doi:10.3851/IMP2323
PMCID: PMC3578982  PMID: 22914318
HIV-1; Single-copy assay; residual viremia
9.  A Pilot Trial of Adding Maraviroc to Suppressive Antiretroviral Therapy for Suboptimal CD4+ T-Cell Recovery Despite Sustained Virologic Suppression: ACTG A5256 
The Journal of Infectious Diseases  2012;206(4):534-542.
Background. Despite viral suppression, antiretroviral therapy (ART) does not restore CD4+ T-cell counts in many patients infected with human immunodeficiency virus type 1 (HIV-1).
Methods. In a single-arm pilot trial involving ART recipients with suppressed plasma levels of HIV-1 RNA for at least 48 weeks and stable suboptimal CD4+ T-cell recovery, subjects added maraviroc, a CCR5 antagonist, to their existing ART for 24 weeks. After stopping maraviroc, they were followed for an additional 24 weeks. A Wilcoxon signed-rank test was used to evaluate whether maraviroc was associated with an increase of at least 20 cells/µL in the CD4+ T-cell count.
Results. A total of 34 subjects were enrolled. The median age was 50 years, and the median baseline CD4+ T-cell count was 153 cells/µL. The median increase in CD4+ T-cell count from baseline to week 22/24 was 12 cells/µL (90% confidence interval, 1–22). A CD4+ T-cell count increase of at least 20 cells/µL was not detected (P = .97). Markers of immune activation and apoptosis decreased during maraviroc intensification; this decline partially reversed after discontinuing maraviroc.
Conclusions. Adding maraviroc to suppressive ART for 24 weeks was not associated with an increase in CD4+ T-cell counts of at least 20 cells/µL. Further studies of CCR5 antagonists in the dampening of immune activation associated with HIV infection are warranted.
Clinical Trials Registration. NCT 00709111.
doi:10.1093/infdis/jis376
PMCID: PMC3491731  PMID: 22740718
12.  No Effect of Raltegravir Intensification on Viral Replication Markers in the Blood of HIV-1-infected Patients Receiving Antiretroviral Therapy 
Background
Controversy continues regarding the extent of ongoing viral replication in HIV-1-infected patients on effective antiretroviral therapy (ART). Adding an additional potent agent, such as raltegravir, to effective ART in patients with low-level residual viremia may reveal whether there is ongoing HIV-1 replication.
Methods
We previously reported the outcome of a randomized, placebo-controlled study of raltegravir intensification in patients on ART with HIV-1 RNA <50 copies/mL that showed no effect on residual viremia measured by single copy assay (SCA). We now report the effects of raltegravir intensification in that trial on other potential measures of ongoing HIV-1 replication: 2-LTR HIV-1 circles, total cellular HIV-1 DNA and T cell activation.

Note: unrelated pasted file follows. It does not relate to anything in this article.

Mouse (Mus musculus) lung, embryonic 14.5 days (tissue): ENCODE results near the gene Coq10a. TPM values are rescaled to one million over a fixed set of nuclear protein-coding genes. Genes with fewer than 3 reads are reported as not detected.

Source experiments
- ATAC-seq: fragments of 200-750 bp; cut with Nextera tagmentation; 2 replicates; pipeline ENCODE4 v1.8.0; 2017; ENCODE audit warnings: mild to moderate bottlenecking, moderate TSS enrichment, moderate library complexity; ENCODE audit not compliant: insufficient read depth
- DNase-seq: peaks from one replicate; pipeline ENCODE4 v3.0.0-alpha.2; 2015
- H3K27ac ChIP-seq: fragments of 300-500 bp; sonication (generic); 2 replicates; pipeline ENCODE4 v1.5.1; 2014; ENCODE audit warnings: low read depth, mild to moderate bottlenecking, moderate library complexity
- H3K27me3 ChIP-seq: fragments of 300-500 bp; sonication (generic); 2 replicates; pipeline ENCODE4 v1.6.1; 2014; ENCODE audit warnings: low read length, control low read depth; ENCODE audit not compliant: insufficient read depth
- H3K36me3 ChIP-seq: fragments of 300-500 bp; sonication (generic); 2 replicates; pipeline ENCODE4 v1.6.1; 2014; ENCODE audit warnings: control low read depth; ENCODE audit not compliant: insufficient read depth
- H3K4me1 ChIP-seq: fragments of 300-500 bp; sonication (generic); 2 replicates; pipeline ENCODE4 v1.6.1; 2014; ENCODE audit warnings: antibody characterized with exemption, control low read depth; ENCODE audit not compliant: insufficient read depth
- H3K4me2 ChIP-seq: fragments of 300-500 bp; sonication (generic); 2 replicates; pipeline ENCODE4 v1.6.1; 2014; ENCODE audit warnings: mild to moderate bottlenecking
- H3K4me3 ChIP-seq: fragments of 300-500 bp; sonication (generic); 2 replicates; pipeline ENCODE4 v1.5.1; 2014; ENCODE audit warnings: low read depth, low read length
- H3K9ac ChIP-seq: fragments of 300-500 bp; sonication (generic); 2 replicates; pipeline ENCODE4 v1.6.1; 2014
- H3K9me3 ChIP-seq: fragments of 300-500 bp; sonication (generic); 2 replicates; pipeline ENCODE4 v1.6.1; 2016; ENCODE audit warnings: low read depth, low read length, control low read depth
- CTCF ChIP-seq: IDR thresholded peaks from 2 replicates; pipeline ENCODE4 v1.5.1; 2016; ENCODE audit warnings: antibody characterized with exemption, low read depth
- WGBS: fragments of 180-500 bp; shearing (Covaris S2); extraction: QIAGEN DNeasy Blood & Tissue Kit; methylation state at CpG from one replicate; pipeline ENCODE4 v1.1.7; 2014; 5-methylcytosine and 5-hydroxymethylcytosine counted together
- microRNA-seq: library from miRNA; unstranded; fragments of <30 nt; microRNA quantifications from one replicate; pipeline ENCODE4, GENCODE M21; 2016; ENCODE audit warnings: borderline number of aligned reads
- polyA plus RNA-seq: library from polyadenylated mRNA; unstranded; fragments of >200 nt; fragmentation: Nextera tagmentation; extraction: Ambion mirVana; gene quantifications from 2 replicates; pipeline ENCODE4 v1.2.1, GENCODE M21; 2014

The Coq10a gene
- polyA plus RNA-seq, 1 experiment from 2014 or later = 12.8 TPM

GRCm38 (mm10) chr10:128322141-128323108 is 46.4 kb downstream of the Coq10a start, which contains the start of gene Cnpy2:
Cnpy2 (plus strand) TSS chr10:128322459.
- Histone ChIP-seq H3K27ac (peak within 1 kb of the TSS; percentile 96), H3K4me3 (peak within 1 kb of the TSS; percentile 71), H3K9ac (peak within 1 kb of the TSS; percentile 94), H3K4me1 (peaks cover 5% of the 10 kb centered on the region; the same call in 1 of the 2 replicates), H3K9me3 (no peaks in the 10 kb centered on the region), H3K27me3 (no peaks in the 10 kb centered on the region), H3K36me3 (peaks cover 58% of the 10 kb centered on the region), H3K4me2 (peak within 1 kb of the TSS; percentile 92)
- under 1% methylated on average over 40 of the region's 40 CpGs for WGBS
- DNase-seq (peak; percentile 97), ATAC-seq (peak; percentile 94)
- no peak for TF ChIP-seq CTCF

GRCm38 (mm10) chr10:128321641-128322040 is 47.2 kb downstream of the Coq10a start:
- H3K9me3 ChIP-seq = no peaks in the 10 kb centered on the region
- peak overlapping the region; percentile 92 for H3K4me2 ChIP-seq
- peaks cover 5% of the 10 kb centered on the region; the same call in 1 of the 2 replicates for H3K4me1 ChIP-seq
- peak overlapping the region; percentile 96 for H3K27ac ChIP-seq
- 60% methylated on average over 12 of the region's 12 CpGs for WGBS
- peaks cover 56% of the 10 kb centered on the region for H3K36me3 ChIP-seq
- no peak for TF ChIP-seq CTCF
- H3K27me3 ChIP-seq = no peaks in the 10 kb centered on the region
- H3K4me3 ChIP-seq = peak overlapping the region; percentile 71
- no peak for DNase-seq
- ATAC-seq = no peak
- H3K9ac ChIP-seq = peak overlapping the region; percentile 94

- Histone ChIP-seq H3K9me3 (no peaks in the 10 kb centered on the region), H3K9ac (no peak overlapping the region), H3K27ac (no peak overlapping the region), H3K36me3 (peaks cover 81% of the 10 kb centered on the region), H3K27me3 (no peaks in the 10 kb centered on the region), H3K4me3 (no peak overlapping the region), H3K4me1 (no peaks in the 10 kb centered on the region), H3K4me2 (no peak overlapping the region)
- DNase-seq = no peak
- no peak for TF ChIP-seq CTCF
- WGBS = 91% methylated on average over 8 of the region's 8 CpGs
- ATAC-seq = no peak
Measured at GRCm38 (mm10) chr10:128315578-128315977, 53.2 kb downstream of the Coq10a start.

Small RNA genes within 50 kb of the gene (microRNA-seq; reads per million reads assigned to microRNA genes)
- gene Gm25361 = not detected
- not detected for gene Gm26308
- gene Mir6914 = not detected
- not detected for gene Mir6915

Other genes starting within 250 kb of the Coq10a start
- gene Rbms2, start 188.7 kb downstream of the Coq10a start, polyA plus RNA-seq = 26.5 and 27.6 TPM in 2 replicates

Results
Of 50 patients tested, 12 (24%) had 2-LTR-circles detected at baseline. Patients who were 2-LTR-positive had higher plasma HIV-1 RNA and HIV-1 DNA levels than 2-LTR-negative individuals. At week 12 of raltegravir intensification, there was no change from baseline in 2-LTR circles, in total HIV-1 DNA or in the ratio of 2-LTR circles to total HIV-1 DNA. There was also no change in markers of T cell activation.
Conclusions
In HIV-1-infected individuals on effective antiretroviral therapy, we find no evidence of ongoing viral replication in the blood that is suppressible by raltegravir intensification. The results imply that raltegravir intensification alone will not eradicate HIV-1 infection.
doi:10.1097/QAI.0b013e31823fd1f2
PMCID: PMC3423091  PMID: 22083073
Raltegravir; HIV-1; viral replication; reservoirs; 2-LTR circles; HIV-1 DNA; T cell activation
13.  Induction of Strong HIV-1-specific CD4+ T Cell Responses using an HIV-1 gp120/NefTat Vaccine adjuvanted with AS02A in ARV Treated HIV-1-Infected Individuals 
Background
Induction of HIV-1-specific CD4+ T cell responses by therapeutic vaccination represents an attractive intervention to potentially increase immune control of HIV-1.
Methods
We performed a double-blinded, randomized, placebo-controlled clinical trial to determine the safety and immunogenicity of GSK Biologicals' HIV-1 gp120/NefTat subunit protein vaccine formulated with the AS02A adjuvant in subjects with well controlled chronic HIV-1 infection on HAART. Ten individuals received the vaccine; while adjuvant alone or placebo was given to five subjects each. Immunogenicity was monitored by intracellular cytokine flow cytometry and CFSE-based proliferation assays.